2014 was assuring for India’s foreign policy. There were many incoming and outgoing visits by the heads of the government and heads of the state. India’s interaction with leading powers like the US, Russia, China, Japan, Australia and South Korea took place in this year. There was a gap at the top level in April and most of May due to the election process in the country. With the change of the government in May 26 after the polls, some expected a definite change in the country’s foreign policy owing to ideological reasons. But belying their hopes, this did not occur as it logically should. What happened was not a shift in the country’s foreign policy, but in the emphasis in certain areas.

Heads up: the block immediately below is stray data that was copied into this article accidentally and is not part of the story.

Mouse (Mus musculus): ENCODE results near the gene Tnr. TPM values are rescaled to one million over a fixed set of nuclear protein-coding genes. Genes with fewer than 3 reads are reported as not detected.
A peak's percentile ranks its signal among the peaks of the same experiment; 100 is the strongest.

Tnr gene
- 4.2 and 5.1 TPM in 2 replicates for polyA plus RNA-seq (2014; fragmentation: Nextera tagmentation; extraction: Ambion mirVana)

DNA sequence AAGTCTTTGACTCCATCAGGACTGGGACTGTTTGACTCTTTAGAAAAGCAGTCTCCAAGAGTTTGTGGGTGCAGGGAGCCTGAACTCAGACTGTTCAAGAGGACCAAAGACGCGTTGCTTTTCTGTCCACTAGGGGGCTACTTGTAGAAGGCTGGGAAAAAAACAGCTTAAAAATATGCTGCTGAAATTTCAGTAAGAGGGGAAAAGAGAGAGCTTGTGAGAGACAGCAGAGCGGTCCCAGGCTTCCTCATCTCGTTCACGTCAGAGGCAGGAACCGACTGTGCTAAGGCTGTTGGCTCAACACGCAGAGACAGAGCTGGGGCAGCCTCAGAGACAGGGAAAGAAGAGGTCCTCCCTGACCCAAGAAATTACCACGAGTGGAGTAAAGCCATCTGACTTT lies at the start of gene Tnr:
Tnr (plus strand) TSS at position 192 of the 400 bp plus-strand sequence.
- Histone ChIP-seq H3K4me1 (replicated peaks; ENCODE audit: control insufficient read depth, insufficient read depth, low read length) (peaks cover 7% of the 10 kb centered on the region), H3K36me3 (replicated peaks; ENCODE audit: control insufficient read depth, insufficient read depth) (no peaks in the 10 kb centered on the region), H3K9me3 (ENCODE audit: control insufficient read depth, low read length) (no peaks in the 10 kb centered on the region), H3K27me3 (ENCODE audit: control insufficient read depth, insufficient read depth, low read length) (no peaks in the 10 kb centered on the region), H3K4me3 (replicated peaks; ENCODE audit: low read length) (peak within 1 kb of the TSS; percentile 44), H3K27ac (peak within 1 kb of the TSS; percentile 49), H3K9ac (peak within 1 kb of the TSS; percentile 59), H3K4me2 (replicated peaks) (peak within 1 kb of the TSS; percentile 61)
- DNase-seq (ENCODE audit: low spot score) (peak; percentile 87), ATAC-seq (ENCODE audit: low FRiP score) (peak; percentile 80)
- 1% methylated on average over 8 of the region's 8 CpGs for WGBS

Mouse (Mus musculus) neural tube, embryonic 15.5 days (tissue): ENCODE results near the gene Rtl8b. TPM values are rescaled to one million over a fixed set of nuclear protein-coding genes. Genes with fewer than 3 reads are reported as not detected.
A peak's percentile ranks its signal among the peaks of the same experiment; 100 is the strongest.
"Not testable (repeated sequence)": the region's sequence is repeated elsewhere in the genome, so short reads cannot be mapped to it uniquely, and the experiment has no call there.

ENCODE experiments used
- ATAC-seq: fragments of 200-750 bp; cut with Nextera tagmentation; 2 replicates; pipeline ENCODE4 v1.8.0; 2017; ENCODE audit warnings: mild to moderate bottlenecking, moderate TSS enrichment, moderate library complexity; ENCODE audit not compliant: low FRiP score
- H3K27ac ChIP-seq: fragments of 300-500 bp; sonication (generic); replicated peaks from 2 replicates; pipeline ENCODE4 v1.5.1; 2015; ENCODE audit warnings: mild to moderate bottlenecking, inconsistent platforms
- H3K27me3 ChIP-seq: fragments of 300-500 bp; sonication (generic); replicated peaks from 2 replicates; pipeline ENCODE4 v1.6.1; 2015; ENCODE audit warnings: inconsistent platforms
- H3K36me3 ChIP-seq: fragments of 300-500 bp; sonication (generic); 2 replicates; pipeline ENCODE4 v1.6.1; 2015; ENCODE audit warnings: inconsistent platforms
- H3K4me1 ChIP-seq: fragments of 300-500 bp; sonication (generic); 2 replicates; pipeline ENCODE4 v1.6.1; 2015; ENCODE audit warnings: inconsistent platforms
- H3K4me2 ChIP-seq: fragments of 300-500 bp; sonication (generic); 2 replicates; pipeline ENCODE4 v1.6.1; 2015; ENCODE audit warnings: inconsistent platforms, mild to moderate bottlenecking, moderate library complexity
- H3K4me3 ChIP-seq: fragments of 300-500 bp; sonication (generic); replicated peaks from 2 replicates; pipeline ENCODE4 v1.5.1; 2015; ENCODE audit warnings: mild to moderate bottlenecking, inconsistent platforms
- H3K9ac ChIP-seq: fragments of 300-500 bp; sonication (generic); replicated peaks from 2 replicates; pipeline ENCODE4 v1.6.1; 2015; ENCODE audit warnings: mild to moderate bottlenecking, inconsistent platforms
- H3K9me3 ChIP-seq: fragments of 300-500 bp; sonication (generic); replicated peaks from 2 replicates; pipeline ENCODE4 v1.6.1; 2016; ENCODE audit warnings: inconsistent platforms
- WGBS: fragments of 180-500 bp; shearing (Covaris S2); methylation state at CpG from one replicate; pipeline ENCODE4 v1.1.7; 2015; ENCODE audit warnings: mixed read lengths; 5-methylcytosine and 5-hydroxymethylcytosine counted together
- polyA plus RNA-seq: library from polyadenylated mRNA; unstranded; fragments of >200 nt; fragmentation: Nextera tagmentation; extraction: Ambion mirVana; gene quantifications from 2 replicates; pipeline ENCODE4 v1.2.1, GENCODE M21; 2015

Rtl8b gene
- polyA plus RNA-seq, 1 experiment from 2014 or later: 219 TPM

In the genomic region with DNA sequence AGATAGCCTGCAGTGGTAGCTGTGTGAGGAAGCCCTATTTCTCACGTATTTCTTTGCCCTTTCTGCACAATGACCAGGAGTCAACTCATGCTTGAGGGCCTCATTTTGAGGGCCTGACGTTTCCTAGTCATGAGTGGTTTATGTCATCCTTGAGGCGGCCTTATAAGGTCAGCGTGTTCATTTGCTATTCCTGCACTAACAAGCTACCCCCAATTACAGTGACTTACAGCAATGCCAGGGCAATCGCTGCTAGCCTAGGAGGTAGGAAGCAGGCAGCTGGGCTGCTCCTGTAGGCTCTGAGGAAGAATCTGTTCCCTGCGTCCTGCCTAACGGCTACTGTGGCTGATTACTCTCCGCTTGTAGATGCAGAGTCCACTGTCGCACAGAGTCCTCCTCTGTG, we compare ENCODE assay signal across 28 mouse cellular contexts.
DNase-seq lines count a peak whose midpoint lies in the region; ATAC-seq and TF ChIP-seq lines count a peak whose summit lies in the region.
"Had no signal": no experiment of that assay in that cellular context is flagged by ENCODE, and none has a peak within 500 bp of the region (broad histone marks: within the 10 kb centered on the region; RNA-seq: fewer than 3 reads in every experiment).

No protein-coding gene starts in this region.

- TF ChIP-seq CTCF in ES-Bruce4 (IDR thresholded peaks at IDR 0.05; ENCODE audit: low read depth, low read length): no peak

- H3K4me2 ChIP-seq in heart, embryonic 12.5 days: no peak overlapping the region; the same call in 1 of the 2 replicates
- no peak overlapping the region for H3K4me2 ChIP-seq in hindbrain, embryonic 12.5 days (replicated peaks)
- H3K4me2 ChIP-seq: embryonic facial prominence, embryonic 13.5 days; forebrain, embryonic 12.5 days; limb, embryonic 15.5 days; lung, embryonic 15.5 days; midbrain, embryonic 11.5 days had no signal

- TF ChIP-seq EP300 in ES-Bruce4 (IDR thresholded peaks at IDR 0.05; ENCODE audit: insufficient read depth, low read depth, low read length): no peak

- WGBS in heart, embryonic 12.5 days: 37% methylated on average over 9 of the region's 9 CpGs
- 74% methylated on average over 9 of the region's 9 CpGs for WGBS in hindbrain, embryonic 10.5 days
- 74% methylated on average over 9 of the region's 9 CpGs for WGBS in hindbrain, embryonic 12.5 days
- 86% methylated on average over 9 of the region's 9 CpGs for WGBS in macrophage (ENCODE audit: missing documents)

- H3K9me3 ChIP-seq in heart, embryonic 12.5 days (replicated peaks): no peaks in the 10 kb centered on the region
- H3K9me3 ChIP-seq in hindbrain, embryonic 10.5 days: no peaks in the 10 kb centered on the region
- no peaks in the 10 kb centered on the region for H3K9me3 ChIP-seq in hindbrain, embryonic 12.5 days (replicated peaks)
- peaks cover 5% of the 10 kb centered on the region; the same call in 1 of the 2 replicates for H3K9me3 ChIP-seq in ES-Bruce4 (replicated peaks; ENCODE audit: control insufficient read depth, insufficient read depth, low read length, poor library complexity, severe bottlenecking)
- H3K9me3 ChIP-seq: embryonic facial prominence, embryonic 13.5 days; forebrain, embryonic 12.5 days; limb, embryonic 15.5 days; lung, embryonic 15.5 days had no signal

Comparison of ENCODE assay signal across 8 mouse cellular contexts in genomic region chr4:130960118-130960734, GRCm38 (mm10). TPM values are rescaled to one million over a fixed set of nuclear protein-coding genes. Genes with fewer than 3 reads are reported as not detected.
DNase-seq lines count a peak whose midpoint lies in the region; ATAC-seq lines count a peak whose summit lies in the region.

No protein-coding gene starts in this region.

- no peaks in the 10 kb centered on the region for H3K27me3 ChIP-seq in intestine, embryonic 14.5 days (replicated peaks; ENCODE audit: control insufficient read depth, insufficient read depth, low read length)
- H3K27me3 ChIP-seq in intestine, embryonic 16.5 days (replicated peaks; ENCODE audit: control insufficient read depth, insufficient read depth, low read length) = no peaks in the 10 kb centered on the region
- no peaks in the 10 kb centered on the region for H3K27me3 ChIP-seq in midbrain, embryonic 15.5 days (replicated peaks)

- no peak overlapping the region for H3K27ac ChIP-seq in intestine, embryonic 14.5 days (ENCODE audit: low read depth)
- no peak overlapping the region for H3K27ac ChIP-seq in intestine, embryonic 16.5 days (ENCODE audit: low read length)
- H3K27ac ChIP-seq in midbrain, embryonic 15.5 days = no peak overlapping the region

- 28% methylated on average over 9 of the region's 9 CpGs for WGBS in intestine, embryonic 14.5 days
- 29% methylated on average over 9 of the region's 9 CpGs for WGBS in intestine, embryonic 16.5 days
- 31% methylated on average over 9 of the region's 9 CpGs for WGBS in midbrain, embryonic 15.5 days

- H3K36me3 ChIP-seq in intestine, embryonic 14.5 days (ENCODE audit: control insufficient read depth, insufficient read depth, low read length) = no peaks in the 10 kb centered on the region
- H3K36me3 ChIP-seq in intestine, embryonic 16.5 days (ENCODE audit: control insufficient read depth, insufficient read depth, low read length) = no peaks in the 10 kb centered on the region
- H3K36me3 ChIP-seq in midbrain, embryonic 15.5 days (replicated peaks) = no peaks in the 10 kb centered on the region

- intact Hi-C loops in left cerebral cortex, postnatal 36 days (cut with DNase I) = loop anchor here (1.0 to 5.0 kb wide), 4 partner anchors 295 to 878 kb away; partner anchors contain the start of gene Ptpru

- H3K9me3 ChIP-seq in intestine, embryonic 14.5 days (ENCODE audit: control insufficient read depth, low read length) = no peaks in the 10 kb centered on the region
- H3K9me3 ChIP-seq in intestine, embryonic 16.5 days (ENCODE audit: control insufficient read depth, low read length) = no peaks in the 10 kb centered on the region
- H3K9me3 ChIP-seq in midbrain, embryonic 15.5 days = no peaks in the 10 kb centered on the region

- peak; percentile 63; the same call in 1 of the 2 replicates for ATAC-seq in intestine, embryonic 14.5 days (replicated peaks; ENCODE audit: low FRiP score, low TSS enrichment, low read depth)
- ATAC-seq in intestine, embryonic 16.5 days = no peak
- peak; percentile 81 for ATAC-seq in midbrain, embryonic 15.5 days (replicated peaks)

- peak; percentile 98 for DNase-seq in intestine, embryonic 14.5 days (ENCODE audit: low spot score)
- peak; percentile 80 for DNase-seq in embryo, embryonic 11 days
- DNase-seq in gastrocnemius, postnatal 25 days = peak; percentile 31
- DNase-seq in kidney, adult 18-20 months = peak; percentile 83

The new emphasis was reflected in the country’s ‘Neighbourhood First’ policy. Another feature that emerged was a more proactive engagement with major political and economic powers for inviting investments. Prime Minister Modi has even personally reached out to Indians settled abroad, particularly during his visits to the US and Australia and urged them to be partners in the ‘Make in India’ programme.
The exchange of visits between the prime ministers of Australia and India, between the prime ministers of Japan and India in the same year shows the reassuring nature of the relationships. Mr Modi’s visit to the US is now being reciprocated by US President Barack Obama’s visit to India on January 26, 2015. Following South Korean President Park Geun-hye’s visit to India in January, this year, India’s External Affairs Minister visited the East Asian country December 28-30.